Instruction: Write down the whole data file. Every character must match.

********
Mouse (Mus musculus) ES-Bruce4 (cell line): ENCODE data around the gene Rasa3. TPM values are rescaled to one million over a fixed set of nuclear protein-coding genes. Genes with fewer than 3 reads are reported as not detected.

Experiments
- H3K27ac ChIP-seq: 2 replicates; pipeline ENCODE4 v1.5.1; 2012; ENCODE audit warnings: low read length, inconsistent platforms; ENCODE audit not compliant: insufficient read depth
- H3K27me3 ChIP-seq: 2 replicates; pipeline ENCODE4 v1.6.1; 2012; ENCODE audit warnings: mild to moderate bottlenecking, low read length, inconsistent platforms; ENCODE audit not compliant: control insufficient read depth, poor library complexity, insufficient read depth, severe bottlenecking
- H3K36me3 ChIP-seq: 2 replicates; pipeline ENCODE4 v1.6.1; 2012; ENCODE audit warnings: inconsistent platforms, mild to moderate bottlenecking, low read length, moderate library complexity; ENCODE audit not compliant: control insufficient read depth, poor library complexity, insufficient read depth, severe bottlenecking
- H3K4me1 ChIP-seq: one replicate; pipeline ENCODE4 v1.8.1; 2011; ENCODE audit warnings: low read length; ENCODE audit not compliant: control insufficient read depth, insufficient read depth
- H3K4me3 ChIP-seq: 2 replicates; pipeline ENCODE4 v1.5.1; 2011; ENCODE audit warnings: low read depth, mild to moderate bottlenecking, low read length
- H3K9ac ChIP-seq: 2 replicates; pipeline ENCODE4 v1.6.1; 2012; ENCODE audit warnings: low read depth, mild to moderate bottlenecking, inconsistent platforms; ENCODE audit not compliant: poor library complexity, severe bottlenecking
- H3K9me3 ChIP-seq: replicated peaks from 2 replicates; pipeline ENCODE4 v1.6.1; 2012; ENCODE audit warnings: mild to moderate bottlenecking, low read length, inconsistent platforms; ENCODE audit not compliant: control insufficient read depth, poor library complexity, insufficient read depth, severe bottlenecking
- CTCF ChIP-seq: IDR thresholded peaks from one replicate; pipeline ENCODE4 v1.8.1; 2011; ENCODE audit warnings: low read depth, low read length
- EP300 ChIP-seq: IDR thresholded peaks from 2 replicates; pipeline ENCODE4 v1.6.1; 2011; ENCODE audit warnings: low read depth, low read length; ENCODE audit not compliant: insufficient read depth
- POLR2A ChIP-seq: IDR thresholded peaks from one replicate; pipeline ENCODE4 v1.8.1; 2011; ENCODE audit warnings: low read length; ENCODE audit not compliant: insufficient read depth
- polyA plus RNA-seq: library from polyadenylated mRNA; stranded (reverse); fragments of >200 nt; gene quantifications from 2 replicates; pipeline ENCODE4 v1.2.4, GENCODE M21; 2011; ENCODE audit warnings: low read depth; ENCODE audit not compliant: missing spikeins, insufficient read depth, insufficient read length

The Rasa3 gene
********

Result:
Mouse (Mus musculus) ES-Bruce4 (cell line): ENCODE data around the gene Rasa3. TPM values are rescaled to one million over a fixed set of nuclear protein-coding genes. Genes with fewer than 3 reads are reported as not detected.

Experiments
- H3K27ac ChIP-seq: 2 replicates; pipeline ENCODE4 v1.5.1; 2012; ENCODE audit warnings: low read length, inconsistent platforms; ENCODE audit not compliant: insufficient read depth
- H3K27me3 ChIP-seq: 2 replicates; pipeline ENCODE4 v1.6.1; 2012; ENCODE audit warnings: mild to moderate bottlenecking, low read length, inconsistent platforms; ENCODE audit not compliant: control insufficient read depth, poor library complexity, insufficient read depth, severe bottlenecking
- H3K36me3 ChIP-seq: 2 replicates; pipeline ENCODE4 v1.6.1; 2012; ENCODE audit warnings: inconsistent platforms, mild to moderate bottlenecking, low read length, moderate library complexity; ENCODE audit not compliant: control insufficient read depth, poor library complexity, insufficient read depth, severe bottlenecking
- H3K4me1 ChIP-seq: one replicate; pipeline ENCODE4 v1.8.1; 2011; ENCODE audit warnings: low read length; ENCODE audit not compliant: control insufficient read depth, insufficient read depth
- H3K4me3 ChIP-seq: 2 replicates; pipeline ENCODE4 v1.5.1; 2011; ENCODE audit warnings: low read depth, mild to moderate bottlenecking, low read length
- H3K9ac ChIP-seq: 2 replicates; pipeline ENCODE4 v1.6.1; 2012; ENCODE audit warnings: low read depth, mild to moderate bottlenecking, inconsistent platforms; ENCODE audit not compliant: poor library complexity, severe bottlenecking
- H3K9me3 ChIP-seq: replicated peaks from 2 replicates; pipeline ENCODE4 v1.6.1; 2012; ENCODE audit warnings: mild to moderate bottlenecking, low read length, inconsistent platforms; ENCODE audit not compliant: control insufficient read depth, poor library complexity, insufficient read depth, severe bottlenecking
- CTCF ChIP-seq: IDR thresholded peaks from one replicate; pipeline ENCODE4 v1.8.1; 2011; ENCODE audit warnings: low read depth, low read length
- EP300 ChIP-seq: IDR thresholded peaks from 2 replicates; pipeline ENCODE4 v1.6.1; 2011; ENCODE audit warnings: low read depth, low read length; ENCODE audit not compliant: insufficient read depth
- POLR2A ChIP-seq: IDR thresholded peaks from one replicate; pipeline ENCODE4 v1.8.1; 2011; ENCODE audit warnings: low read length; ENCODE audit not compliant: insufficient read depth
- polyA plus RNA-seq: library from polyadenylated mRNA; stranded (reverse); fragments of >200 nt; gene quantifications from 2 replicates; pipeline ENCODE4 v1.2.4, GENCODE M21; 2011; ENCODE audit warnings: low read depth; ENCODE audit not compliant: missing spikeins, insufficient read depth, insufficient read length

The Rasa3 gene